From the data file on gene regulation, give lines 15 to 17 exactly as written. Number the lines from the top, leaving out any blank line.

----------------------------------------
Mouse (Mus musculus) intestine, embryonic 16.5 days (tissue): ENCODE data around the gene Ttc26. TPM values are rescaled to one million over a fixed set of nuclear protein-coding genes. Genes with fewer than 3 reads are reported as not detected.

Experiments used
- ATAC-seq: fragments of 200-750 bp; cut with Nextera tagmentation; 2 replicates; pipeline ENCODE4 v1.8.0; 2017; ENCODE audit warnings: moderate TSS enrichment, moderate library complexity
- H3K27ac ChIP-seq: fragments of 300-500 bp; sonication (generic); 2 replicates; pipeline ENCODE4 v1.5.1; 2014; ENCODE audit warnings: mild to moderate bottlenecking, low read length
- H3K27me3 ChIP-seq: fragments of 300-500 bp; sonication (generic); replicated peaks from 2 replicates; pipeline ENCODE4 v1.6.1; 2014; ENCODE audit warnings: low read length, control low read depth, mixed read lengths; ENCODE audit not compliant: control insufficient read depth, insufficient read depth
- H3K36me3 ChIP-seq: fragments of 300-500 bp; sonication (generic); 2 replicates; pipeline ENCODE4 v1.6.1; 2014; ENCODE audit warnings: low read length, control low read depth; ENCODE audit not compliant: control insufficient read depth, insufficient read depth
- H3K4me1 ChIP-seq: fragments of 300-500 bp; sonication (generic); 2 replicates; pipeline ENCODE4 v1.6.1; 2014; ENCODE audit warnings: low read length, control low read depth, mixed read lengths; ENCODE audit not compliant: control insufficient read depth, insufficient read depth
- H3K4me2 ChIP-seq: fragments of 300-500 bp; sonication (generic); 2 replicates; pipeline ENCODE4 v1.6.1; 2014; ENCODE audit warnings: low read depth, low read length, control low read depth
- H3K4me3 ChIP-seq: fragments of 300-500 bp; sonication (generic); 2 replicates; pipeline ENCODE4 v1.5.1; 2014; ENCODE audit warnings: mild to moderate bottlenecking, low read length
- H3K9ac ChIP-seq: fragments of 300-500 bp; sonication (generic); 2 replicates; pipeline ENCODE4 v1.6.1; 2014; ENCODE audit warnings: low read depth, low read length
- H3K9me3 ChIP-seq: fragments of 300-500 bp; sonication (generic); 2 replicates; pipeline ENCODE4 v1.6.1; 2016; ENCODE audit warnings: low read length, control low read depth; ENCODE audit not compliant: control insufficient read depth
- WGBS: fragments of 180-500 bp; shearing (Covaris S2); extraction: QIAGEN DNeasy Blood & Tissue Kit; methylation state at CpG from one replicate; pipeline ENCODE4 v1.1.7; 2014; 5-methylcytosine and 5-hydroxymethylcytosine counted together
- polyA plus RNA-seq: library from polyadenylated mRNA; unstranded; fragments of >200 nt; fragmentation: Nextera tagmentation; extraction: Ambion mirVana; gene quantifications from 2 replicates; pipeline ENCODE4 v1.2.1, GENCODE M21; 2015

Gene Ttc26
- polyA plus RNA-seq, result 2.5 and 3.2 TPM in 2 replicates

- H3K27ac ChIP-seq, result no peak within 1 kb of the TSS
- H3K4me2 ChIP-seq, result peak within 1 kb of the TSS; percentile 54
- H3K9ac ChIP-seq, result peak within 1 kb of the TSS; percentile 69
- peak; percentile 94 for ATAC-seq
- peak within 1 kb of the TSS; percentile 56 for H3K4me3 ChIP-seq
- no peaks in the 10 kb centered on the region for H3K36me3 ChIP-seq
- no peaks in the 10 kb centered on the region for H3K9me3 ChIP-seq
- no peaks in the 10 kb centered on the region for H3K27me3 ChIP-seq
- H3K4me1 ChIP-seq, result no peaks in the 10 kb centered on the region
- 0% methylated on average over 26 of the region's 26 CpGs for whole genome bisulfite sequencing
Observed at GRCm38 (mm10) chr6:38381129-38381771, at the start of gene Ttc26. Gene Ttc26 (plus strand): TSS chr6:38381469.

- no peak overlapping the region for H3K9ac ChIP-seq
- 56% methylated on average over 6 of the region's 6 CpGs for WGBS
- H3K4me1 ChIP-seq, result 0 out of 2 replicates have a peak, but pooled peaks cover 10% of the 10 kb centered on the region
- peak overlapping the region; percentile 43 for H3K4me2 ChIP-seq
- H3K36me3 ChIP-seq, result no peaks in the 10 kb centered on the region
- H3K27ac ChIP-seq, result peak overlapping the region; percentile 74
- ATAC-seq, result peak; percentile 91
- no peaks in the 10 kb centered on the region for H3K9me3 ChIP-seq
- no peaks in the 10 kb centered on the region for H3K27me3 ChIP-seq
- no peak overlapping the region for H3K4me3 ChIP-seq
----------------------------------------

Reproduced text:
- polyA plus RNA-seq, result 2.5 and 3.2 TPM in 2 replicates

- H3K27ac ChIP-seq, result no peak within 1 kb of the TSS
- H3K4me2 ChIP-seq, result peak within 1 kb of the TSS; percentile 54